Mario Galaxy Non-Review

Not long into Super Mario Galaxy, the player will become quite accustomed to, maybe even fond of, seeing Mario enter each level with his arms spread as he flies around and lands on a safe spot, shouting “yes!” on his success. About 20 stars in, it dawned on me; the next time I entered a level, I really wanted to see Mario scream “yes!” as he performed a greased landing, hitting the ground running at top speed, not stopping until he got to the end (or came up to some tricky group of hazards).

This might sound like I am really looking for Sonic the Hedgehog Galaxy, and I suppose that is the point. Back in the day, it was always Sonic who was considered cool and edgy, while Mario was the gentle goofball. →  WELCOMETOTHENEXTARTICLE

Mario Galaxy and gaming mindshare

Super Mario Galaxy is officially out. With any luck, I’ll be the first person on Videolamer to discuss it, though I am probably the only one who doesn’t yet have it (though you are all welcome to buy it for me during my almost ended state of unemployment). That’s okay however, because I’m not really here to discuss the game proper, but the buzz surrounding it. Simply put, this is being called a return to form for Mario, a game that is the rightful successor to Mario 64. This sounds eerily similar to the remarks made about Twilight Princess, which fits the mold created by Ocarina of Time better than any other Zelda to succeed it, even Majora’s Mask. For most people’s money, these are the top two games on the Wii, Metroid Prime notwithstanding. →  Lords of the Read 2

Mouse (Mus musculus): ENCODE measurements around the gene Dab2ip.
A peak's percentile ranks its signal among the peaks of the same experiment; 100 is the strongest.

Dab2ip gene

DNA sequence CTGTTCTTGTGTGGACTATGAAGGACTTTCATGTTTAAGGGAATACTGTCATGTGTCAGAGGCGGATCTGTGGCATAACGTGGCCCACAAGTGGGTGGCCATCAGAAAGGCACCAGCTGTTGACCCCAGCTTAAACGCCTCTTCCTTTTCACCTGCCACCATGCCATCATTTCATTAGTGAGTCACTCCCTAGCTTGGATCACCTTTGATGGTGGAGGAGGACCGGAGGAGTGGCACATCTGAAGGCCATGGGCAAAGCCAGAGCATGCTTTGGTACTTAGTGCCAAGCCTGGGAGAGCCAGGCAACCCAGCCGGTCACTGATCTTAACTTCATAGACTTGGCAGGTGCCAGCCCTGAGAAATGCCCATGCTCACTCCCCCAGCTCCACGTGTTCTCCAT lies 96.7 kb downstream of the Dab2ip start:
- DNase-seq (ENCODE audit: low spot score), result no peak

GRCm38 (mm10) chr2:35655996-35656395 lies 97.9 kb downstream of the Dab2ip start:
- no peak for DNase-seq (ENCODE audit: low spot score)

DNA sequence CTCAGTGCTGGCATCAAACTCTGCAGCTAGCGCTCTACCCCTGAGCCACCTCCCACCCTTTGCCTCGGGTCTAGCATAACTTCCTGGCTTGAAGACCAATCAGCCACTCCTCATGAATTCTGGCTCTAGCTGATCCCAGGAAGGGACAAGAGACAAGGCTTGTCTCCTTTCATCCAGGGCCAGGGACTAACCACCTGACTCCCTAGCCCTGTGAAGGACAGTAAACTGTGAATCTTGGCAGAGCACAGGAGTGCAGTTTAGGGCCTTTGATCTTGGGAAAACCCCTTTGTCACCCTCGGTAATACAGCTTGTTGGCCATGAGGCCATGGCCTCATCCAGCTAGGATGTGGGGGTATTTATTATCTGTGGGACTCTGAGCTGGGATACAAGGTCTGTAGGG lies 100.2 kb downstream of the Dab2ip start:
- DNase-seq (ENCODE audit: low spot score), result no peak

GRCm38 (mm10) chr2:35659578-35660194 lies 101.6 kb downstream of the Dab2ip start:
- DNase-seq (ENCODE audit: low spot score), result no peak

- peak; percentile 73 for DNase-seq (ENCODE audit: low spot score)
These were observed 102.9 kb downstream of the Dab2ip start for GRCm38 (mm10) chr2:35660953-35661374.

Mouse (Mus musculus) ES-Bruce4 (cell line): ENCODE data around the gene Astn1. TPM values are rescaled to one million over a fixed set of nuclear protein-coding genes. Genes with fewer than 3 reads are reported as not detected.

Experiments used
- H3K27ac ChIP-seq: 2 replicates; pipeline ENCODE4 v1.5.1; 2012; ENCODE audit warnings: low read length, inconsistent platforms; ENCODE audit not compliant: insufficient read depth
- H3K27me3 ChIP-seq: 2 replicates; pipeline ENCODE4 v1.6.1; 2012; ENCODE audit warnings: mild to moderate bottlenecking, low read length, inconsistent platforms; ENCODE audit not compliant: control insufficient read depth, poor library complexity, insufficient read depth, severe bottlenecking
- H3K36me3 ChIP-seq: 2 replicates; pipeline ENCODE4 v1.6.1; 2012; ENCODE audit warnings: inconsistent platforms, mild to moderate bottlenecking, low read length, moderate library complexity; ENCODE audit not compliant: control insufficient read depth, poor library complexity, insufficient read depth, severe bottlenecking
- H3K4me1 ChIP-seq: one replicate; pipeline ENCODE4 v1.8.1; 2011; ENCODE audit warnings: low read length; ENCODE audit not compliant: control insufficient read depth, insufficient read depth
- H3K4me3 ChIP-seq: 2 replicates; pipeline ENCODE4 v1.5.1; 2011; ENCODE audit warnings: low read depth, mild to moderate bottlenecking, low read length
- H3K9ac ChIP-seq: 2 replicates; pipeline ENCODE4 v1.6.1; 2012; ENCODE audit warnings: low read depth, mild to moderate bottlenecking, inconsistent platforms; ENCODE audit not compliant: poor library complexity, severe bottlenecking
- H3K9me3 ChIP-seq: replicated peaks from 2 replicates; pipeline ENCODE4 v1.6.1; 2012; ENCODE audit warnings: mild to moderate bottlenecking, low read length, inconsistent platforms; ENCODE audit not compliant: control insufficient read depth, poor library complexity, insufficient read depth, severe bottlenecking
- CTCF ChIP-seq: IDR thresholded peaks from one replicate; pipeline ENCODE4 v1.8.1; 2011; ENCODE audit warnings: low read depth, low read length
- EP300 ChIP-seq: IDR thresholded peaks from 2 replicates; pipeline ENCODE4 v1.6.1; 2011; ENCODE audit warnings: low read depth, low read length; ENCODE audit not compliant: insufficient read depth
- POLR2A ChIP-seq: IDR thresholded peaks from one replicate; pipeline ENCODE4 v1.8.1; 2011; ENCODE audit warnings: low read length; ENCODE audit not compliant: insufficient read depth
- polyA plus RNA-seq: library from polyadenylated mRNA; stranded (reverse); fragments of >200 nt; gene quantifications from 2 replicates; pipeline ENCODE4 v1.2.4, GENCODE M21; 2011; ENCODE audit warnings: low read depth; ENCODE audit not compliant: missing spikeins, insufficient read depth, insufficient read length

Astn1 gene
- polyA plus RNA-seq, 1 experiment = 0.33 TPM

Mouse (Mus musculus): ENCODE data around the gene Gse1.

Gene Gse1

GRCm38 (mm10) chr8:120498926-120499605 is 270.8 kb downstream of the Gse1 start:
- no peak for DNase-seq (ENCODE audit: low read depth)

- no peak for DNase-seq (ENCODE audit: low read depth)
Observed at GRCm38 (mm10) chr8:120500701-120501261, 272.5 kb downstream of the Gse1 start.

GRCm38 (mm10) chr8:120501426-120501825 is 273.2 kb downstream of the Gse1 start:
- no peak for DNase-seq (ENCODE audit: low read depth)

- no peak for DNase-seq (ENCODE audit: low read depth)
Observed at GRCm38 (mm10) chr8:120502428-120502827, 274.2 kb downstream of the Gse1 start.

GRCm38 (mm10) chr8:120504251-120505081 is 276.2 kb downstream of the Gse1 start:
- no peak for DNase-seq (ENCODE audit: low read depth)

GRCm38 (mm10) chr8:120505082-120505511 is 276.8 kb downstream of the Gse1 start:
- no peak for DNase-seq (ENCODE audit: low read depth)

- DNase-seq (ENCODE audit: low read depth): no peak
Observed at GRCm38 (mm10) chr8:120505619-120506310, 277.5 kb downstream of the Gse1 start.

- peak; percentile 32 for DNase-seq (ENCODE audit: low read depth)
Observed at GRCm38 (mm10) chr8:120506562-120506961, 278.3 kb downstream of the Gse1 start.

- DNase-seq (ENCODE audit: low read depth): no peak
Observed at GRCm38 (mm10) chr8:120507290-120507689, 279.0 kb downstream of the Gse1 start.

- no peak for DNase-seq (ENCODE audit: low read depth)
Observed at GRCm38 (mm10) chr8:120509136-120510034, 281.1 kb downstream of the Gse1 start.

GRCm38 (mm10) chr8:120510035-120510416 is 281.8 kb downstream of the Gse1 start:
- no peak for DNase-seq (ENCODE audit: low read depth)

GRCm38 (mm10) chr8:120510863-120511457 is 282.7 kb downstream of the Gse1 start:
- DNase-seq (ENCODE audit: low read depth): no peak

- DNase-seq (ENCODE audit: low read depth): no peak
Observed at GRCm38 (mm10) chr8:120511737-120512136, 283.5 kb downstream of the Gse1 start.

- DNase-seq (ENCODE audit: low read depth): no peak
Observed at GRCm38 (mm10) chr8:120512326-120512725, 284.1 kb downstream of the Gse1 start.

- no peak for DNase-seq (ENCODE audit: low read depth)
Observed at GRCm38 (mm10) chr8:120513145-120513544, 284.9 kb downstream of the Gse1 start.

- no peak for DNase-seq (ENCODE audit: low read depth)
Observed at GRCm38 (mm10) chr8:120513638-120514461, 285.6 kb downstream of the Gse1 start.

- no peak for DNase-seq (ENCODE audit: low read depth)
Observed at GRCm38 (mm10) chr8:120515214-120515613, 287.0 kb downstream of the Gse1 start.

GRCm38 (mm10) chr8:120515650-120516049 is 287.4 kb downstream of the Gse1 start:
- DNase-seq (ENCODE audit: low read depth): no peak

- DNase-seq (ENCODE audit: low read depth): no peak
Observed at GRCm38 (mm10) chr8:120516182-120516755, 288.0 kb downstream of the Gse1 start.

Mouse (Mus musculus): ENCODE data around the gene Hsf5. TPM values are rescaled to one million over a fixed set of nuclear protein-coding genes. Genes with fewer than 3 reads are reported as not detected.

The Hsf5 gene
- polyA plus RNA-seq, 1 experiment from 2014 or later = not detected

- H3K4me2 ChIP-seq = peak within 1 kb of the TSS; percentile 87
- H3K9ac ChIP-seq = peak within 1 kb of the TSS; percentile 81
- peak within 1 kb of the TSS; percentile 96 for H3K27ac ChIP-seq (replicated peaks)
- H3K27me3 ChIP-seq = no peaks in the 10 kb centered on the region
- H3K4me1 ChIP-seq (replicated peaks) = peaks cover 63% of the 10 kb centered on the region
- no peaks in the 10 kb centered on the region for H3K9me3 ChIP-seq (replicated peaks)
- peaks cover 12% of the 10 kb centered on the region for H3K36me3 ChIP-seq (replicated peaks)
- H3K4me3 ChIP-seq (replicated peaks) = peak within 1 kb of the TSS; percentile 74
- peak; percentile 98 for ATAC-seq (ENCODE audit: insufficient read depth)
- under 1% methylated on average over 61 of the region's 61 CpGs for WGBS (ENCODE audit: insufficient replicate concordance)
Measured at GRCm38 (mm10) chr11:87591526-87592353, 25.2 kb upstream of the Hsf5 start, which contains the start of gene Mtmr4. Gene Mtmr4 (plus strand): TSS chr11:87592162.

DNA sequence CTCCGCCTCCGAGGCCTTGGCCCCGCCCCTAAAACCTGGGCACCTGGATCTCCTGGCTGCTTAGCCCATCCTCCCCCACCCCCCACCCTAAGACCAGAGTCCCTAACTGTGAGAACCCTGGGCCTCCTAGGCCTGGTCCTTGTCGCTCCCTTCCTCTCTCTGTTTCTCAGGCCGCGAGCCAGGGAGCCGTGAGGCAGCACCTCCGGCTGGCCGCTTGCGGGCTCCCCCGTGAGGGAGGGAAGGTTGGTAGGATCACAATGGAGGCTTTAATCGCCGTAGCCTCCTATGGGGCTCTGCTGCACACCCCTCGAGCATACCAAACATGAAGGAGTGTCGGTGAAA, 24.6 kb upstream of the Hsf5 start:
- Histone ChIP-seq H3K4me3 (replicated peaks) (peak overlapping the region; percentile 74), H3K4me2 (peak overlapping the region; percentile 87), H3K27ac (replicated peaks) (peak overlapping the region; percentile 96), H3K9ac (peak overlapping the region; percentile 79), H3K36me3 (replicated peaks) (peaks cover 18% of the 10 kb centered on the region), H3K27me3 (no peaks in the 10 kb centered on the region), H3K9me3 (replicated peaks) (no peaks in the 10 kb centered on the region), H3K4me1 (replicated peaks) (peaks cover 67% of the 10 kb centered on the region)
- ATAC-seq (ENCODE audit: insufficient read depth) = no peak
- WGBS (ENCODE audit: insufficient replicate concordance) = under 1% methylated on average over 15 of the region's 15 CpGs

Laying this generation to rest: Gamecube

The Gamecube is seen as the loser of this generation (apparently the Dreamcast lost so badly it’s not even worth remembering as the loser). I own as many Cube titles and Xbox, but going by (American) sales, there’s little room for debate. The Cube lost. But after all talk of winning and losing is over, it remains a fact that the Gamecube was host to a number of awesome games. Most of them were first party, since the console had barely any 3rd party support. Luckily for the Gamecube, Nintendo first party games are some of the best in the world.

It takes a certain dedication to the Mushroom Kingdom to play soccer with your crown on.

Pat —
Mario Strikers (Next Level Games/2005) – No single player worth mentioning, but with a houseful of competitive roommates willing to put social lives on hold for some arcade soccer action made this a system defining game for me. →  Ultima IV: Quest of the Avatarticle

Eulogy for the GameCube

What can I say, GameCube? You had a good run these last five years, but your last exclusive release was Baten Kaitos Origins, back in September. Not even Nintendo themselves stuck it out until the end, moving Super Paper Mario onto the Wii. I’m sorry GameCube, but it’s time to say goodbye.

But let’s not look at your failures too much. Let us remember you as you were: a console that was home to some truly great games. You deserve it. And don’t worry about all those haters on the Internet, calling you a failure. In time, they’ll begin to understand.

You were released on Nov. 18th 2001 to a somewhat muted launch. In a surprise attack, Microsoft’s Xbox and their Halo stole much of your spotlight. I remember watching the video review of Halo on GameSpot, where the reviewer couldn’t sleep at night because he was playing Halo too much. →  You fool. Don’t you understand? No one wishes to read on…